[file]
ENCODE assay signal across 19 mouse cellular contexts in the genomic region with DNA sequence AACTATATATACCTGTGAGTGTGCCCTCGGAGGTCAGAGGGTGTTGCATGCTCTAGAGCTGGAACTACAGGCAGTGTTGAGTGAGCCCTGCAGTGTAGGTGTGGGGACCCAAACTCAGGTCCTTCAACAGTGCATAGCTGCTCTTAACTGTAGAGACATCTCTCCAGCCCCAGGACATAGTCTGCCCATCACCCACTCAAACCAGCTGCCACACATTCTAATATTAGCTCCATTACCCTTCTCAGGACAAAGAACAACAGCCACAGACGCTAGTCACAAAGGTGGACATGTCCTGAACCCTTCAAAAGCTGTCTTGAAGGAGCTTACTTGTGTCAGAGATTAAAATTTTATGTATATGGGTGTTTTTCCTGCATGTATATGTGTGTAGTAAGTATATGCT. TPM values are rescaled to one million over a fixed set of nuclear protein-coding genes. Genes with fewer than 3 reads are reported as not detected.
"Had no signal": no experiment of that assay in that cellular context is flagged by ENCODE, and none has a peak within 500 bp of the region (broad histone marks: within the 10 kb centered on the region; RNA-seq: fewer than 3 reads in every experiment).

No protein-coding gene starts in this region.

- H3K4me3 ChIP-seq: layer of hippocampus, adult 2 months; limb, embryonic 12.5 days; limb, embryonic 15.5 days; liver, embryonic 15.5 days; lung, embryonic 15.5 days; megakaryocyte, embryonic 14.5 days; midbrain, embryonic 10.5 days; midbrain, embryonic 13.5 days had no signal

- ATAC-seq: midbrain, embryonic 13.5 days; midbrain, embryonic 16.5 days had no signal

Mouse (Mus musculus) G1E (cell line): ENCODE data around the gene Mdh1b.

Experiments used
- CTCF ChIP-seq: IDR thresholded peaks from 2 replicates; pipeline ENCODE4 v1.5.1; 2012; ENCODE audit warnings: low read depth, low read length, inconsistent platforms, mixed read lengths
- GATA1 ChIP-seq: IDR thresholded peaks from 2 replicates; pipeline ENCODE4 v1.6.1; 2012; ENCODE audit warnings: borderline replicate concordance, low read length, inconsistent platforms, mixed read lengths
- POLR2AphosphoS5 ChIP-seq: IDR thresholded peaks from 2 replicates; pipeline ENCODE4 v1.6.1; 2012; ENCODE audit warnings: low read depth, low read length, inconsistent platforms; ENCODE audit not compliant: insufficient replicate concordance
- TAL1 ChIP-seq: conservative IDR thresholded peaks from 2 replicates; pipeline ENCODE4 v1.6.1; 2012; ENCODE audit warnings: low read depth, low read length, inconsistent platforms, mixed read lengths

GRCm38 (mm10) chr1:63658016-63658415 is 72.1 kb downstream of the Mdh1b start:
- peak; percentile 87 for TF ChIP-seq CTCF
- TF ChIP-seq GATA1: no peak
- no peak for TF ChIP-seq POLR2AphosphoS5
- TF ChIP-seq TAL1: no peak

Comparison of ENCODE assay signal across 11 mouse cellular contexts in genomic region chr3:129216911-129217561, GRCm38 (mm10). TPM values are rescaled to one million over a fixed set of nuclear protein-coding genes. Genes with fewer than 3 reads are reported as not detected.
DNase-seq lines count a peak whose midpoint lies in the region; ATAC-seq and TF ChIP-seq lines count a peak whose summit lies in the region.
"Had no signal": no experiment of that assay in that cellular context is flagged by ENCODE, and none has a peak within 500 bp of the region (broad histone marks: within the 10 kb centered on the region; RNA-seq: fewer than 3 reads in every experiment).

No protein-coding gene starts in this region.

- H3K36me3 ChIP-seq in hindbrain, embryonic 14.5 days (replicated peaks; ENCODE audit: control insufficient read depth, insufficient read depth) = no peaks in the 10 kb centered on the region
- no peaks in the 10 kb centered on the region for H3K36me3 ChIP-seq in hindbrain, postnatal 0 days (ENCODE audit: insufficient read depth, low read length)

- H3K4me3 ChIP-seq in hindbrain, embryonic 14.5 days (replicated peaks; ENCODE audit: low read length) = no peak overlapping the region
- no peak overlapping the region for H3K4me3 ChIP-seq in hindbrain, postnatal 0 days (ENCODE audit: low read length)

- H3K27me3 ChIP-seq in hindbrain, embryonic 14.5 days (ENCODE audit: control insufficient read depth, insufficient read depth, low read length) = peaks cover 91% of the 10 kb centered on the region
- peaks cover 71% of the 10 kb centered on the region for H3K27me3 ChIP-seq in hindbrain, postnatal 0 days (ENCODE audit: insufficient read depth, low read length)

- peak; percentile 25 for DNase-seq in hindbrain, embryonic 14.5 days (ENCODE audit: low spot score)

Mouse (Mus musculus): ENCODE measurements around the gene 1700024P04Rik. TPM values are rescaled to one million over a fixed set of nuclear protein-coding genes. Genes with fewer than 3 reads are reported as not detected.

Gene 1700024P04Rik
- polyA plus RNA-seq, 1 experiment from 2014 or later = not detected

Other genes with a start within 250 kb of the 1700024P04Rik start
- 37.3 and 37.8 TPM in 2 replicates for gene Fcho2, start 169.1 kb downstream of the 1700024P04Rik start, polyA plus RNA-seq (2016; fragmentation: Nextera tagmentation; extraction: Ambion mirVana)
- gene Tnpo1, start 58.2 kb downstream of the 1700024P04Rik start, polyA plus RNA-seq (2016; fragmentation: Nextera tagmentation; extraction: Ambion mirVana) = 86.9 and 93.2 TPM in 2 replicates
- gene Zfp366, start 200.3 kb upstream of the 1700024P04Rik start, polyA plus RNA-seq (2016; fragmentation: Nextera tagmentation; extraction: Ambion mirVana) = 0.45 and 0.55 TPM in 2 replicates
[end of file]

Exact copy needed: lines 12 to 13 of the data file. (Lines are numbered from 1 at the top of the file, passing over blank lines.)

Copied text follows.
GRCm38 (mm10) chr1:63658016-63658415 is 72.1 kb downstream of the Mdh1b start:
- peak; percentile 87 for TF ChIP-seq CTCF